• The [math]k^{\mbox{th}}[/math] moment of [math]X[/math] is [math]E\left(X^{k}\right)=\mu_{k}^{'}[/math], [math]k\in\mathbb{N}[/math]
  • The expected value of [math]X[/math] can be written as [math]\mu[/math], and also as [math]\mu_{1}^{'}[/math] .
  • The [math]k^{\mbox{th}}[/math] central/centered moment of [math]X[/math] is [math]E\left(\left(X-\mu\right)^{k}\right)=\mu_{k}[/math], [math]k\in\mathbb{N}[/math]

Moments and Functions of Moments

  • The variance of [math]X[/math] is [math]\mu_{2}=\sigma^{2}=E\left(\left(X-\mu\right)^{2}\right)[/math]
  • The standard deviation of [math]X[/math] is [math]\sigma=\sqrt{\sigma^{2}}=\sqrt{E\left(\left(X-\mu\right)^{2}\right)}[/math]
  • The skewness of [math]X[/math] is [math]\alpha_{3}=E\left(\left(\frac{X-\mu}{\sigma}\right)^{3}\right)=\frac{E\left(\left(X-\mu\right)^{3}\right)}{Var\left(X\right)^{\frac{3}{2}}}[/math]
  • The kurtosis of [math]X[/math] is [math]\alpha_{4}=E\left(\left(\frac{X-\mu}{\sigma}\right)^{4}\right)=\frac{E\left(\left(X-\mu\right)^{4}\right)}{Var\left(X\right)^{2}}[/math]

Both skewness and kurtosis characterize the shape of the distribution. Both denominators are always positive, and so act as normalizers.

In terms of skewness, as [math]\mu[/math] increases, [math]\alpha_{3}[/math] decreases, such that distributions with higher mean (usually lop-sided the right side) show negative skewness.

As for kurtosis, both the numerator and denominator capture variability, but the numerator weights outliers more. When [math]\alpha_{4}=3[/math], we say the distribution is mesokurtic: its tails represent the same relative mass as the center, and the tails decay at the same rate, as the normal distribution. When [math]\alpha_{4}\lt 3[/math], the distribution is leptokurtic (most of the mass is away from the tails), and when [math]\alpha_{4}\gt 3[/math], we say the distribution is platykurtic (the distribution appears flatter than the Normal).

Standard Normal Distribution

Suppose [math]X\sim N\left(0,1\right)[/math], so [math]X[/math] is continuous with pdf [math]f_{X}\left(x\right)=\frac{1}{\sqrt{2\pi}}\exp\left(-\frac{x^{2}}{2}\right)[/math].

Useful fact: In the case of the normal, [math]xf_{X}\left(x\right)=-\frac{d}{dx}f_{X}\left(x\right)[/math].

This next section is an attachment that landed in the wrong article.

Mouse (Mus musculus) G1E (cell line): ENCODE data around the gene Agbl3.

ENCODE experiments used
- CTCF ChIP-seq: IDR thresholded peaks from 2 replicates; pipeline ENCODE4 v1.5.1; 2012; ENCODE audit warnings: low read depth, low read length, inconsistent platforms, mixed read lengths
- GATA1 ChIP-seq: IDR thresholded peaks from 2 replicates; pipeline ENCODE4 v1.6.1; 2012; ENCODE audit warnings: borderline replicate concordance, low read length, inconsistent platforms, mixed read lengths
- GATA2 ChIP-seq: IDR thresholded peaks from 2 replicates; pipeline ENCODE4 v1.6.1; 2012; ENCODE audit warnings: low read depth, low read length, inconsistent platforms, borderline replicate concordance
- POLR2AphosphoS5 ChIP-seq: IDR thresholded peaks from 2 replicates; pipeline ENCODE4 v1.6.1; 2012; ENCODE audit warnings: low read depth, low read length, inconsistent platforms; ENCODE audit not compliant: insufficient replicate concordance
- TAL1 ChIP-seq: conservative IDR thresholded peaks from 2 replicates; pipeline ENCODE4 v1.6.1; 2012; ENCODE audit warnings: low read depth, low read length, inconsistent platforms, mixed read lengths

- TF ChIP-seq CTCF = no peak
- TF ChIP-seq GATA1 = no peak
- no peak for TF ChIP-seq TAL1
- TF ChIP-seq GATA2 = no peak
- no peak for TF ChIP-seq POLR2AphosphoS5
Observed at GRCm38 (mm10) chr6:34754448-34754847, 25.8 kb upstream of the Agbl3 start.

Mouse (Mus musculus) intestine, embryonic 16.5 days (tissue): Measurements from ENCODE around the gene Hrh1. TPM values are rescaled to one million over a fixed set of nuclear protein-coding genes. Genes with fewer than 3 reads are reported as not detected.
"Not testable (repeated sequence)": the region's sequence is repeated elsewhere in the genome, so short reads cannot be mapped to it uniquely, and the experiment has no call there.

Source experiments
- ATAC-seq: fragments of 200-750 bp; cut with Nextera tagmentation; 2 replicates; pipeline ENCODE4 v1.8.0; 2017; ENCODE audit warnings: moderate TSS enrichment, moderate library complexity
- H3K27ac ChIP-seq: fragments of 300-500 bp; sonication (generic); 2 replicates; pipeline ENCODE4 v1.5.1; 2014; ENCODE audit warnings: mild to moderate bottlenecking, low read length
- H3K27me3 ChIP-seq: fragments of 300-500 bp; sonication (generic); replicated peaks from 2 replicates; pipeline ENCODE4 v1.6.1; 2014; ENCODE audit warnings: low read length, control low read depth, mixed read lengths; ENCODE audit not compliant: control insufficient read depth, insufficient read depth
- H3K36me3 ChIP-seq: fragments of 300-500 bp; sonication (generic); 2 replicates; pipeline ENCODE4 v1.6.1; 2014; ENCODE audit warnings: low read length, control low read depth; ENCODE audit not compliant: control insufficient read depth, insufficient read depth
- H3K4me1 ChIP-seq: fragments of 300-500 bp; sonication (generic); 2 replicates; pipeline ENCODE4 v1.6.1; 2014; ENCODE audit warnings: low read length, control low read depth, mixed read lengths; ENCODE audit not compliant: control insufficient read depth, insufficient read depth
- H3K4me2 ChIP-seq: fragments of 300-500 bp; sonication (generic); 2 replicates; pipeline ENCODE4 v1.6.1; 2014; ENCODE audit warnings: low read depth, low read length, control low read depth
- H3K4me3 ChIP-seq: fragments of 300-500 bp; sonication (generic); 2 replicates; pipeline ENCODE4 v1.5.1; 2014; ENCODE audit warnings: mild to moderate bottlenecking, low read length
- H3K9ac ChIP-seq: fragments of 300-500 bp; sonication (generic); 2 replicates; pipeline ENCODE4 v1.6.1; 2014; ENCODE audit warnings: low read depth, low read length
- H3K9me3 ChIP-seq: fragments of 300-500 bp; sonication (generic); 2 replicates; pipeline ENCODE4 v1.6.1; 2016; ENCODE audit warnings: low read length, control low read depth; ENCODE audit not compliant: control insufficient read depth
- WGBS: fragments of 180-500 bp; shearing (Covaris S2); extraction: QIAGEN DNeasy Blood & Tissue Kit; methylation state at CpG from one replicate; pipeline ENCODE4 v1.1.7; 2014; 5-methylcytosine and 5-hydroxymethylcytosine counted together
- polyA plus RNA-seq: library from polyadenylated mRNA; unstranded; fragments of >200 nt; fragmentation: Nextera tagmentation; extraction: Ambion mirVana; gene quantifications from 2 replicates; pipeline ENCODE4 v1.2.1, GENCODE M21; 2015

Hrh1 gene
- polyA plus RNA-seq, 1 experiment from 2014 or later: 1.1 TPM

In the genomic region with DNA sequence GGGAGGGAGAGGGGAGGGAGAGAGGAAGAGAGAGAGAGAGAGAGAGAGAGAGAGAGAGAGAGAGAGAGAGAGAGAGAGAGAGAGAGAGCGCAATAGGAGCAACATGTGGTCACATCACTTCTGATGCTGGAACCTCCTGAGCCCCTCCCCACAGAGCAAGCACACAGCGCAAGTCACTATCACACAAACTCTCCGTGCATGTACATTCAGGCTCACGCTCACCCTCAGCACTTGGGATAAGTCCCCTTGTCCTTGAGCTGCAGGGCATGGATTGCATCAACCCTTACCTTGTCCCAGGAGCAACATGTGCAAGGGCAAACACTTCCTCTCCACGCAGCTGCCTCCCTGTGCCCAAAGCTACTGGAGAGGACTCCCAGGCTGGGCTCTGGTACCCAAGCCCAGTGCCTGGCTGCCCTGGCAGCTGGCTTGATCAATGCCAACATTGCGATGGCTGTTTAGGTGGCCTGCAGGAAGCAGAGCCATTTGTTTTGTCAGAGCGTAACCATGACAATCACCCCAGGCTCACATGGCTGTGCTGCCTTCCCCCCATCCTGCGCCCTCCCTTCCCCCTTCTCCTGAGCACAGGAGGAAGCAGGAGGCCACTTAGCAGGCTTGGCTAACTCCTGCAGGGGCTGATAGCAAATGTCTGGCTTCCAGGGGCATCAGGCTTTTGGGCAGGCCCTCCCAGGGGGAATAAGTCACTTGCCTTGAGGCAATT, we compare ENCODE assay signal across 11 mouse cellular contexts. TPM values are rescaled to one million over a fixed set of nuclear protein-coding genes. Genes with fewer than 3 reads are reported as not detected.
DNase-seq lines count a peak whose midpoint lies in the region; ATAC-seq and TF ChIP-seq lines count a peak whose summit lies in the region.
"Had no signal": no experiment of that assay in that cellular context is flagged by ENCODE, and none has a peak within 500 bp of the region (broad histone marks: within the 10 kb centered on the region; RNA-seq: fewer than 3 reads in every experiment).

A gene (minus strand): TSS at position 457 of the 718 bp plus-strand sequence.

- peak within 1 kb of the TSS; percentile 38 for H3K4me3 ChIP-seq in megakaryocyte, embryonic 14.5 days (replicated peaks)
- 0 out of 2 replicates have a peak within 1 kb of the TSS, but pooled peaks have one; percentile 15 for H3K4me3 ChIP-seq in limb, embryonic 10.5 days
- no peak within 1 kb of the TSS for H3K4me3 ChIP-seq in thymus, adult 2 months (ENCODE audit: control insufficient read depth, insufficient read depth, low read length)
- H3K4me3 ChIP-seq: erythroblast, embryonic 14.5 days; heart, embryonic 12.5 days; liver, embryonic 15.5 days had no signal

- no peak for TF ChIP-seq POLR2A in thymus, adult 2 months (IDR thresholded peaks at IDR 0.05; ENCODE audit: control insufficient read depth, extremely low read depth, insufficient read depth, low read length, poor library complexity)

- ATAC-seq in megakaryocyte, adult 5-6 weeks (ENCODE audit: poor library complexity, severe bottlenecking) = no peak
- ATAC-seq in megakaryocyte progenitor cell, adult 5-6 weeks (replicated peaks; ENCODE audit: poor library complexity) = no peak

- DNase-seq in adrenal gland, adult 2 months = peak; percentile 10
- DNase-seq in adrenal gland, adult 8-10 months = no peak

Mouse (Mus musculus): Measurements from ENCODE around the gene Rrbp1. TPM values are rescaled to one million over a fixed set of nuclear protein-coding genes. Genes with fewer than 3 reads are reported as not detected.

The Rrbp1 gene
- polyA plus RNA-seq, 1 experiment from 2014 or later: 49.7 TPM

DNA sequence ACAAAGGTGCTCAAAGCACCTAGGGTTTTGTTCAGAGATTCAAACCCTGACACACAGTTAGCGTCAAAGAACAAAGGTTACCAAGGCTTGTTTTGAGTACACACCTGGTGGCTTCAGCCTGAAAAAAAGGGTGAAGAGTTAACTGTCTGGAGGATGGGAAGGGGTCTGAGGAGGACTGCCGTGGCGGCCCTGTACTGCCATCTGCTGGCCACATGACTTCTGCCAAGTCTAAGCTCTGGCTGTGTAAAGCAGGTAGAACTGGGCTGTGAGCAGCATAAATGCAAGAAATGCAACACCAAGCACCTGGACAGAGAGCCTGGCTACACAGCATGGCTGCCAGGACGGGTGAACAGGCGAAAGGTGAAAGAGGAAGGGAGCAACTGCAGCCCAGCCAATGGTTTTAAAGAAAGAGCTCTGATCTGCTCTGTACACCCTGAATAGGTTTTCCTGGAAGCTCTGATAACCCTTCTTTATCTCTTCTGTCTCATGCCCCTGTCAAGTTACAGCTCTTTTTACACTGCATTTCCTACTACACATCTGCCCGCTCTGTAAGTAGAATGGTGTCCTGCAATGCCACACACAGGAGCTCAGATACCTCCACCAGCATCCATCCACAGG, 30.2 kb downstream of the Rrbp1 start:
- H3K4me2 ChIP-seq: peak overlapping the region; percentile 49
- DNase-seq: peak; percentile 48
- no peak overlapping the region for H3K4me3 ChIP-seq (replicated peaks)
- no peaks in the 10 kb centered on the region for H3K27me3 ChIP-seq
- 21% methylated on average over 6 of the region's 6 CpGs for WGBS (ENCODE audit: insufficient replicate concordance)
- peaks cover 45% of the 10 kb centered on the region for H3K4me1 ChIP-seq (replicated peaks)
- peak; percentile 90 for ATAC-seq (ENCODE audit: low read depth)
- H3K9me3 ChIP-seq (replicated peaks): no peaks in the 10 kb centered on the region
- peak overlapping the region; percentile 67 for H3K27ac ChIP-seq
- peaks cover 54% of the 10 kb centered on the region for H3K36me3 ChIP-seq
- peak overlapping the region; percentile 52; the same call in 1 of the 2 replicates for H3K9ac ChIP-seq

where integration by parts yields


Cauchy Distribution

In this case, [math]f_{X}=\frac{1}{\pi}\frac{1}{1+x^{2}}[/math], and [math]\int_{-\infty}^{\infty}\left|t\right|f_{X}\left(t\right)dt=\infty[/math] (i.e., its first moment does not exist).

Also, notice that because [math]\int_{-\infty}^{\infty}\left|t\right|^{k}f_{X}\left(t\right)dt\geq\int_{-\infty}^{\infty}\left|t\right|f_{X}\left(t\right)dt[/math] for [math]k\gt 1[/math], then the nonexistence of a moment implies nonexistence of higher moments as well.

Some Useful Identities

  • [math]Var\left(X\right)=E\left(X^{2}\right)-E\left(X\right)^{2}[/math].
  • [math]E\left(aX+b\right)=aE\left(X\right)+b[/math].
  • [math]Var\left(aX+b\right)=a^{2}Var\left(X\right)[/math].

Normal Distribution

An r.v. [math]X[/math] is normally distributed with mean [math]\mu[/math] and variance [math]\sigma^{2}[/math], denoted as [math]X\sim N\left(\mu,\sigma^{2}\right)[/math], if [math]X[/math] is continuous with pdf [math]f_{X}\left(x\right)=\frac{1}{\sqrt{2\pi\sigma^{2}}}\exp\left(-\frac{\left(x-\mu\right)^{2}}{2\sigma^{2}}\right),x\in\mathbb{R}[/math].

Here’s a helpful fact: If [math]Z\sim N\left(0,1\right)[/math], then [math]X=\mu+\sigma Z\sim N\left(\mu,\sigma^{2}\right)[/math].

From this, it follows that:

  • [math]E\left(X\right)=E\left(\mu+\sigma Z\right)=\mu+\sigma\underset{=0}{\underbrace{E\left(z\right)}}=\mu.[/math]
  • [math]Var\left(X\right)=Var\left(\mu+\sigma Z\right)=\sigma^{2}\underset{=1}{\underbrace{Var\left(Z\right)}}=\sigma^{2}.[/math]

Moment Generating Function

The moment generating function (m.g.f.) is a function that can be used to calculate moments of a r.v. in a different way than the one we defined before. We’ll talk about its use and intuition after we define it.

The m.g.f. of a r.v. [math]X[/math] is the function [math]M_{X}:\mathbb{R}\rightarrow\mathbb{R}_{+}[/math] given by


First, notice that the m.g.f. is a function of [math]t[/math], not [math]X[/math]. [math]X[/math] is “integrated out” by the expectation operator. (After we calculate the integral over [math]X[/math], it disappears.)

How does the m.g.f. operate? To see this, first, open up the expectation to obtain


Now, we can take advantage of the fact that the derivative of [math]\exp\left(tx\right)[/math] w.r.t. [math]t[/math] is [math]x\exp\left(tx\right)[/math]. Taking the first derivative of [math]M_{X}\left(t\right)[/math] w.r.t. [math]t[/math] yields [math]\frac{d}{dt}M_{X}\left(t\right)=\frac{d}{dt}\int_{-\infty}^{\infty}\exp\left(tx\right)f_{X}\left(x\right)dx=\int_{-\infty}^{\infty}\frac{\partial}{\partial t}\exp\left(tx\right)f_{X}\left(x\right)dx=\int_{-\infty}^{\infty}x\exp\left(tx\right)f_{X}\left(x\right)dx[/math].